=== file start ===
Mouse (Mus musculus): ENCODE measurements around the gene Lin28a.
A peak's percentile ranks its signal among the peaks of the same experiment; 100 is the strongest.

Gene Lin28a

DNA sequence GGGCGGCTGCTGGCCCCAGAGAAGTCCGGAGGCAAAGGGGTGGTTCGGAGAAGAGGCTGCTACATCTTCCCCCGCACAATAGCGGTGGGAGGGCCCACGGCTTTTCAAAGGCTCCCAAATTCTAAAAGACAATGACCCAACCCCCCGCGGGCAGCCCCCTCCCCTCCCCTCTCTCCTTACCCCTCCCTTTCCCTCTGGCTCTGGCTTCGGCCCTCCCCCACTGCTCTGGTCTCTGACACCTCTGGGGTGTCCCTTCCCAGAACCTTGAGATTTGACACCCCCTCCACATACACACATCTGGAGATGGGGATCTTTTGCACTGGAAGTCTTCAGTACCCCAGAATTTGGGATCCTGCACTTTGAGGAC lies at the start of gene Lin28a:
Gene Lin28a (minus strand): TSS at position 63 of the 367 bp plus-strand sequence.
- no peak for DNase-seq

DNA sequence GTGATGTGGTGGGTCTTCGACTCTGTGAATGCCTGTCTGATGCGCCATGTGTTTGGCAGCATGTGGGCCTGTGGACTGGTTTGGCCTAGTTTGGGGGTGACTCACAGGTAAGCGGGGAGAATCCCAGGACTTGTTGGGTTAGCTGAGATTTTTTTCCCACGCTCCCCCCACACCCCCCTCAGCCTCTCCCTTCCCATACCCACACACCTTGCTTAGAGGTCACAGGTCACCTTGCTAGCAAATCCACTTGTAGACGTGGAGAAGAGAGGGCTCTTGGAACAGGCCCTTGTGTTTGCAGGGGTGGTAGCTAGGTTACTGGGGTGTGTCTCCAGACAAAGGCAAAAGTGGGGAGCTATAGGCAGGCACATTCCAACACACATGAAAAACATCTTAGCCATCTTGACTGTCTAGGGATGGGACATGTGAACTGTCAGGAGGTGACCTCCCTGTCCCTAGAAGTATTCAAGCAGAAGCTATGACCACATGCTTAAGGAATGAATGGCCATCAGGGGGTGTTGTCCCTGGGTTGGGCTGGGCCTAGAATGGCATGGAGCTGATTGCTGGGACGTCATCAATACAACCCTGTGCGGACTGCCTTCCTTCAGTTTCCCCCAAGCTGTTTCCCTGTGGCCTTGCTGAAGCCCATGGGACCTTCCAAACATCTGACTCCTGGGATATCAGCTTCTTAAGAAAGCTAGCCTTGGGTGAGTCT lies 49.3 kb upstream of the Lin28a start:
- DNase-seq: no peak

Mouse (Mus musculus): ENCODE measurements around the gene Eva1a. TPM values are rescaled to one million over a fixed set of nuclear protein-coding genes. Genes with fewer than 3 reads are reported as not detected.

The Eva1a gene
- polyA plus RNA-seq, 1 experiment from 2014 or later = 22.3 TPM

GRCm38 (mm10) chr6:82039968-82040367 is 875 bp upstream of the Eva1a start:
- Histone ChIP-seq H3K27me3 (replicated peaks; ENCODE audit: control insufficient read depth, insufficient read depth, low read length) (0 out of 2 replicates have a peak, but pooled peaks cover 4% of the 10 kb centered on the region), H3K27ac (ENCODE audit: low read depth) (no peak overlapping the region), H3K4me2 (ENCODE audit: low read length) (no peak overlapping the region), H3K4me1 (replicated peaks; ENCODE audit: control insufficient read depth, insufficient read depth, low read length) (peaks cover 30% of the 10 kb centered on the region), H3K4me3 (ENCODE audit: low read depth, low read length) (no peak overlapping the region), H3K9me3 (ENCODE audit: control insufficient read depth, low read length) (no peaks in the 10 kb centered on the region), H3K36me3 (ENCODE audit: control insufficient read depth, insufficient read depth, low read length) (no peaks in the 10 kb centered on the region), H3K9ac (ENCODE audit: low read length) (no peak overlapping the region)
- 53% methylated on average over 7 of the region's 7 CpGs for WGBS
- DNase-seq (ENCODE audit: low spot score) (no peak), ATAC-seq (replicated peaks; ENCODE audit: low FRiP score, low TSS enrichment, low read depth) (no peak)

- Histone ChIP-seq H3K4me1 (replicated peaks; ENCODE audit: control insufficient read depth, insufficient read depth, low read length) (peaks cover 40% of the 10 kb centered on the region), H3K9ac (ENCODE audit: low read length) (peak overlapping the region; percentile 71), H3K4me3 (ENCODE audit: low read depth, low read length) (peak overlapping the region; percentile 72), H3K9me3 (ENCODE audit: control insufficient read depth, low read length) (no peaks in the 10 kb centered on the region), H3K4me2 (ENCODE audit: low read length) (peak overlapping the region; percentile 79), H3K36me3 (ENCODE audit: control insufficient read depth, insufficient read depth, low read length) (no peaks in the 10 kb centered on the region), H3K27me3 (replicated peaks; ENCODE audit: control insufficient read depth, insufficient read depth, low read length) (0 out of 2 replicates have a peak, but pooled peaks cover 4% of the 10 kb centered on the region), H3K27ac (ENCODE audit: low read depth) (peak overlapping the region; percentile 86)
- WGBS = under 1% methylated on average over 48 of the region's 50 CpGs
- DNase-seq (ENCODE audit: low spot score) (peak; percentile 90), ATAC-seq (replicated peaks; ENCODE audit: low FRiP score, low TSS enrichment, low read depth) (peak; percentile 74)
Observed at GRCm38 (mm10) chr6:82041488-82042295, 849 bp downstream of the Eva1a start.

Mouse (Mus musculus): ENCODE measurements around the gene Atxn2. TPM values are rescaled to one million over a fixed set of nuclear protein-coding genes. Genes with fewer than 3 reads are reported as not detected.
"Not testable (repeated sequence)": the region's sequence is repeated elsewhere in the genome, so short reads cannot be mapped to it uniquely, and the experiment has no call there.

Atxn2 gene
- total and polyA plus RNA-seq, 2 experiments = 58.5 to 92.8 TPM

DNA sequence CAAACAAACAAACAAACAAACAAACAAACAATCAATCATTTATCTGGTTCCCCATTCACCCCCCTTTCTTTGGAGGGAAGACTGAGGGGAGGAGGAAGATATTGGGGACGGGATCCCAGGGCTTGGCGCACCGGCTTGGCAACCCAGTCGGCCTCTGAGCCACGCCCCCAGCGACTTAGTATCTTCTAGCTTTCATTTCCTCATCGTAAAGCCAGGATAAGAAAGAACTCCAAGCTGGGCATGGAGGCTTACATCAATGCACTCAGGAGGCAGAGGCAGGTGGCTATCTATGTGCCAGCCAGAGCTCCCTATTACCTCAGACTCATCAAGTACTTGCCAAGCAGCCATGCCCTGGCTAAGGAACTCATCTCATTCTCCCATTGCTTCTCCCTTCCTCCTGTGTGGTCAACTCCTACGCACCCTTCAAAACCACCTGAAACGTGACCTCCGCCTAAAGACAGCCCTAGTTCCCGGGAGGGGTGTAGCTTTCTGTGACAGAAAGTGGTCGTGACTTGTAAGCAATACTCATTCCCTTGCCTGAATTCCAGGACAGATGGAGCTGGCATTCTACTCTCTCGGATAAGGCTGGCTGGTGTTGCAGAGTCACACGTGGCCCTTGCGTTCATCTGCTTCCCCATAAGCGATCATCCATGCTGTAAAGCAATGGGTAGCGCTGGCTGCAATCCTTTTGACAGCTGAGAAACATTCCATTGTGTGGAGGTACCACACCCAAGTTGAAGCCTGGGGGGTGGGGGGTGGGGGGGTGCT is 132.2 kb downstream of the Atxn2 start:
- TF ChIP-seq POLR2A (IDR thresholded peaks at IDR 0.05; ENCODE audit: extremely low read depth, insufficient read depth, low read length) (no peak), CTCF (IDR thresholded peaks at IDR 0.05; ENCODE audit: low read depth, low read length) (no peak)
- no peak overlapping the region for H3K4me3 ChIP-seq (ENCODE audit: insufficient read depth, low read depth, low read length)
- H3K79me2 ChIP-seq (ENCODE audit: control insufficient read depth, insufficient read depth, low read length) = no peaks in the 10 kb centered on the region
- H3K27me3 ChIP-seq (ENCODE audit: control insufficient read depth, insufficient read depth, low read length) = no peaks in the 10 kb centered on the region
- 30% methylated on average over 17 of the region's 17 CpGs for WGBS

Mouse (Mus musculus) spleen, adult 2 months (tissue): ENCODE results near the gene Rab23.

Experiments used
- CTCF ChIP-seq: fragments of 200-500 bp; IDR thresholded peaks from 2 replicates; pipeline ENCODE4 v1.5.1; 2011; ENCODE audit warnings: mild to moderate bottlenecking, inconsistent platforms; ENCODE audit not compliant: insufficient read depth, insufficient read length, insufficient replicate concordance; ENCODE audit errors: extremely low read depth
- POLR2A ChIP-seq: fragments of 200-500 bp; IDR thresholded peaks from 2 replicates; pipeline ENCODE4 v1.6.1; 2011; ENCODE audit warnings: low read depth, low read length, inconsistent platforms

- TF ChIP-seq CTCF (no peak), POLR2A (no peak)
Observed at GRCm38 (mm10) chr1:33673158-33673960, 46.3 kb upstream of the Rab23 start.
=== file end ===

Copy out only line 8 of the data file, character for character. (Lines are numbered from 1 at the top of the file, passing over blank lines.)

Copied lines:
- DNase-seq: no peak